Disguising himself as Dev-Em, Superboy takes some Legion trinkets, to pass off as "security measures" to Molock. Molock double-crosses "Dev-Em" almost immediately, removing his powers with gold Kryptonite, which permanently removes a Kryptonian's powers! (Which I always thought was too much; not just because if it did, Lex Luthor would've gotten himself a grill of the stuff...) Except Super-Pet Proty, having read a warning in Dev-Em's mind, tagged along and subbed himself in for the gold-K, and Superboy wipes the floor with the Cosmic Spy Legion, which might just be four guys. Dev-Em is offered Legion membership (even though in theory, duplicate powers aren't allowed) but he declines. He would appear occasionally in Legion comics over the years, but only sparingly; of course there are post-Crisis, post Infinite Crisis versions that are more criminal or depraved than the original, but Dev-Em hasn't appeared post-New 52 yet. Considering how evil the average Kryptonian has been getting, that might be for the best. Worse, I'd be afraid they'd bring him back as "the Millennial from Krypton!" I don't know if he ever woke up his parents, either...

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Friday, October 06, 2017

I think I bought this issue thinking it was the last issue of the series, but it's not, we saw the last ish some years back! So today we've got from 1995, Star Trek #77, "Deadlock" Written by Kevin J. Ryan, pencils by Rachel Forbes-Seese, inks by Mark Heike. And a nice cover from Peter Krause and Jerome Moore.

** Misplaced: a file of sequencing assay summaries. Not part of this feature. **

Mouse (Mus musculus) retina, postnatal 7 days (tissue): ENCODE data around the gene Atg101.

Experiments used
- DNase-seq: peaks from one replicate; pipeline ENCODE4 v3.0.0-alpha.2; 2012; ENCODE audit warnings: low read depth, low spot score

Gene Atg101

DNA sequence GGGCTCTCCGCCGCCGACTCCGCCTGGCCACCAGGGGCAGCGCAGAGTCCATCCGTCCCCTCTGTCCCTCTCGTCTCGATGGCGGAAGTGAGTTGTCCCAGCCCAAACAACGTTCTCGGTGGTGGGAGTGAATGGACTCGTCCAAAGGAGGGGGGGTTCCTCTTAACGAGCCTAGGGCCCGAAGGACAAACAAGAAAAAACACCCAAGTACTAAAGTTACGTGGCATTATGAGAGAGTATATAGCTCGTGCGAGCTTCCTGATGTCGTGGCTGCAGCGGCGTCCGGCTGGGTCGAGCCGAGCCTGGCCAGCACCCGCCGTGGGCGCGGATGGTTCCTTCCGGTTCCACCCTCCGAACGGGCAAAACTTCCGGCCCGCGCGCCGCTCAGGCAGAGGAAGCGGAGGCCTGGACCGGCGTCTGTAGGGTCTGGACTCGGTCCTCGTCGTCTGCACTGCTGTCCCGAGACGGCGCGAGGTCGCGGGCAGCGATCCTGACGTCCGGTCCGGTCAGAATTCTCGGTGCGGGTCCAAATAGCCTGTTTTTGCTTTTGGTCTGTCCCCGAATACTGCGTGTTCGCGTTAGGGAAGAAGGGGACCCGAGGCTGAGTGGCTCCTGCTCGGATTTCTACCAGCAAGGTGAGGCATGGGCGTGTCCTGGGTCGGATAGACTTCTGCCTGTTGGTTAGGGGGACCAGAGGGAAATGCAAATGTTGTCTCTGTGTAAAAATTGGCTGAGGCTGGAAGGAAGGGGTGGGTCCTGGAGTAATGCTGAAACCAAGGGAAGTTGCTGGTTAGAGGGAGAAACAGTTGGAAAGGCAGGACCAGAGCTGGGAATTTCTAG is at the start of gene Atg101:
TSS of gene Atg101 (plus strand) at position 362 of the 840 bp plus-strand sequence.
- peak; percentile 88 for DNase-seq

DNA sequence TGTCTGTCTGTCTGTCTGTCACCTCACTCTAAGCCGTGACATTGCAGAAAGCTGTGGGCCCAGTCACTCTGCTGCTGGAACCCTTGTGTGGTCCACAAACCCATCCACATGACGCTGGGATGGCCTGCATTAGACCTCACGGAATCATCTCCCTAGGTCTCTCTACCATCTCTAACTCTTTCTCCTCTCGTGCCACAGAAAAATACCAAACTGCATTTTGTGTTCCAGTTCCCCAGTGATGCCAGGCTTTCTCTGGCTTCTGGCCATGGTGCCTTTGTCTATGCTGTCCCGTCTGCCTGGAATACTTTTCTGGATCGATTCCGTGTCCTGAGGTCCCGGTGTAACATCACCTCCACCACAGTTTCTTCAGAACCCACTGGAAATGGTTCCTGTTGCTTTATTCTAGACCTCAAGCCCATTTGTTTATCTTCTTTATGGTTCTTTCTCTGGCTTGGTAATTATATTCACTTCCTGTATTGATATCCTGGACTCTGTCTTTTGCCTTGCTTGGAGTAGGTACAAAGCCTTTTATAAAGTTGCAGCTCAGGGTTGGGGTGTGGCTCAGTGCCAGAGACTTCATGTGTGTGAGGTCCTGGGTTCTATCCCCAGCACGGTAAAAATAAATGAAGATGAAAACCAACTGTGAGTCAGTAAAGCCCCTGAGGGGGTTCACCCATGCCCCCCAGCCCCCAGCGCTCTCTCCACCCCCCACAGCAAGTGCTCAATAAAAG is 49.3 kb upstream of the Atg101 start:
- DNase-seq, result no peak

Set during the original five-year mission, the Enterprise is investigating attacks near the Neutral Zone and is fired upon by a Romulan ship: the Romulans at the time using the ship design normally associated with the Klingons. Both ships are disabled in the battle, and are scrambling to make enough repairs to destroy the other; until long-range sensors reveal a third-party ship was out there, and had attacked a Romulan freighter. Alone they would be sitting ducks, but together they might be able to defend themselves against the mysterious other ship...

A dense and somewhat wordy issue, but solidly plotted. There are a couple bits I especially liked: while making repairs, much of the crew appear to go with coveralls over their uniforms--with the exception of Scotty, who usually worked in his red shirt! And Scotty also suggests a trick I know I've seen in another Trek comic, Next Generation's "Worst of Both Worlds," namely loading a shuttlecraft full of explosives and launching it at somebody! Kirk and his crew would figure out the mystery in a few issues, it wasn't left hanging. I'm doing the scans for this while waiting for Star Trek: Discovery to come on; can't wait to see it!
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Thursday, October 05, 2017